Muddled Thinking on War, Peace and Justice
The broad topic of war and peace is a complex, multifaceted one which requires careful, prayerful and mature reflection. There are many considerations that need to be taken into account when seeking to properly discuss this issue: biblical, theological, ethical, historical, philosophical, geopolitical, and so on.
It requires more than bumper sticker moralising, in other words. Yet that is often what we find in this debate. Complex topics are often reduced to a glib protest banner. The left – both secular and religious – can often be monotonously guilty of this.
I have just come across yet another prime example of this, this time involving people who call themselves evangelical Christians. To be honest, it greatly saddens me to see Christians taking such perplexing and difficult issues and reducing them to mindless slogans. They undoubtedly think they are serving the cause of Christ in what they are doing, but in my eyes they are simply being an embarrassment, discrediting the complexity and nuance of Christian social thinking.
The story involves a Melbourne Baptist Pastor and three colleagues who have gone up to Queensland to protest joint American-Australian war games. The four are evangelicals who happen to be pacifists. Now I have written elsewhere about how Christians can agree to disagree on these issues. While pacifists have always been in a minority throughout church history, they have been a part of the Christian tradition nonetheless.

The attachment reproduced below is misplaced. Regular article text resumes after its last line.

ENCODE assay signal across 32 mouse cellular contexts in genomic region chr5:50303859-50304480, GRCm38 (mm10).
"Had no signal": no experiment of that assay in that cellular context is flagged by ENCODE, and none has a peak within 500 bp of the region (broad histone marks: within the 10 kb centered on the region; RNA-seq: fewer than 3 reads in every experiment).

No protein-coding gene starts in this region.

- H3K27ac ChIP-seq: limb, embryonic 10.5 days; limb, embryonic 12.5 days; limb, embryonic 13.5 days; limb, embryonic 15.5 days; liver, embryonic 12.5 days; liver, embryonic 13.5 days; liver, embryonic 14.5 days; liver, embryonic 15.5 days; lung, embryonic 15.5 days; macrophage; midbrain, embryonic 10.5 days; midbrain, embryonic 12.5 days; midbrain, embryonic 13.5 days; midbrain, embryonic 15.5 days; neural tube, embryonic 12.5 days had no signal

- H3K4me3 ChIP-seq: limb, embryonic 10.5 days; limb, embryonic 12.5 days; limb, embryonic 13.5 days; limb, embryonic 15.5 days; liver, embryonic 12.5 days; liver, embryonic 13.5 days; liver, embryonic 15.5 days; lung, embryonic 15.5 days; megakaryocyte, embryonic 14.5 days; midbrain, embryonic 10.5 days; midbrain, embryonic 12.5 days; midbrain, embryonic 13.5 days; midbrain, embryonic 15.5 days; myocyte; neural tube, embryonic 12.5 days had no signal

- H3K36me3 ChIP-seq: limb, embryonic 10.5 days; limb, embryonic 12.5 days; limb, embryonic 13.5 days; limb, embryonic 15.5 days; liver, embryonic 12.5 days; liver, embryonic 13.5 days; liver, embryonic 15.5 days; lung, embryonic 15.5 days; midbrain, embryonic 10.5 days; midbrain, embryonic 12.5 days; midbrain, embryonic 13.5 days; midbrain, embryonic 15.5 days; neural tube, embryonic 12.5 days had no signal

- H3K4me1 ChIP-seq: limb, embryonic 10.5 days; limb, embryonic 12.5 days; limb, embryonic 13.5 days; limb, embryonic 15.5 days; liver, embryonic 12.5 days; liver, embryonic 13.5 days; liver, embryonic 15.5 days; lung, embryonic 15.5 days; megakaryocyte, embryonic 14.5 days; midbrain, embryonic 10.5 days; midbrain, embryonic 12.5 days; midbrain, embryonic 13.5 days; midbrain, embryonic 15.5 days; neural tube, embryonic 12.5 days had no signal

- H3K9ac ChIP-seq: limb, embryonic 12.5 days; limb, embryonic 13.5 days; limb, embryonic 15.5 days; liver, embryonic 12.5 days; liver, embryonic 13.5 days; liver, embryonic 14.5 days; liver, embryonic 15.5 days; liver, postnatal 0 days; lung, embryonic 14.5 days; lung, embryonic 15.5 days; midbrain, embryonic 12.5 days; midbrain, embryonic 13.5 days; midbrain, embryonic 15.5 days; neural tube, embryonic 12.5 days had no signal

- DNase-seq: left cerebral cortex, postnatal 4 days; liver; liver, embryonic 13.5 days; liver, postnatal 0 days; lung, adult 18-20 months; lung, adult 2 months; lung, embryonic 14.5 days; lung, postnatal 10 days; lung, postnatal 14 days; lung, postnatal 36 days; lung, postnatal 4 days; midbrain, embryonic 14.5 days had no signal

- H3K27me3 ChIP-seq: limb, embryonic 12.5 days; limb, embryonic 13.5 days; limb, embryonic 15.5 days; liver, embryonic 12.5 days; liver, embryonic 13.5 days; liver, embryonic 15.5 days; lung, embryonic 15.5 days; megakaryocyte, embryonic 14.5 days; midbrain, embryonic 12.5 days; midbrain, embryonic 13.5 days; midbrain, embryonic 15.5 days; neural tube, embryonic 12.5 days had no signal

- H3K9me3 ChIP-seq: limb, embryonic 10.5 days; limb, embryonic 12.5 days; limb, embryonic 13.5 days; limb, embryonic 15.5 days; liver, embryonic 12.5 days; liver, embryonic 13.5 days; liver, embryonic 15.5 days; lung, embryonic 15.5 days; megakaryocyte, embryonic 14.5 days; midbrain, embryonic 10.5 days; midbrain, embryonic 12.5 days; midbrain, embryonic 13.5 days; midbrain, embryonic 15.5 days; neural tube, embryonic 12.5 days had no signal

Needless to say, I strongly disagree with them at just about every turn. Those disagreements have been written up in other articles on this site. Here I simply wish to comment on two banners that were held by the protestors. They so very much reflect the muddled moralising and twisted thinking of the left.
The first says this: “War is terror is war”. As an example of mindless rhetoric, superficial jingoism, and distorted morality, this is of course a winner. Sure, it has been around for ages, and our four religious friends have simply latched on to it, evidently believing it nicely encapsulates their thinking on this topic.
It might be good for a media photo opportunity, but as a contribution to a very complex and difficult topic, it adds absolutely nothing. Indeed, all it does is show that these people do not seem to be very serious about what they are making such a stink about.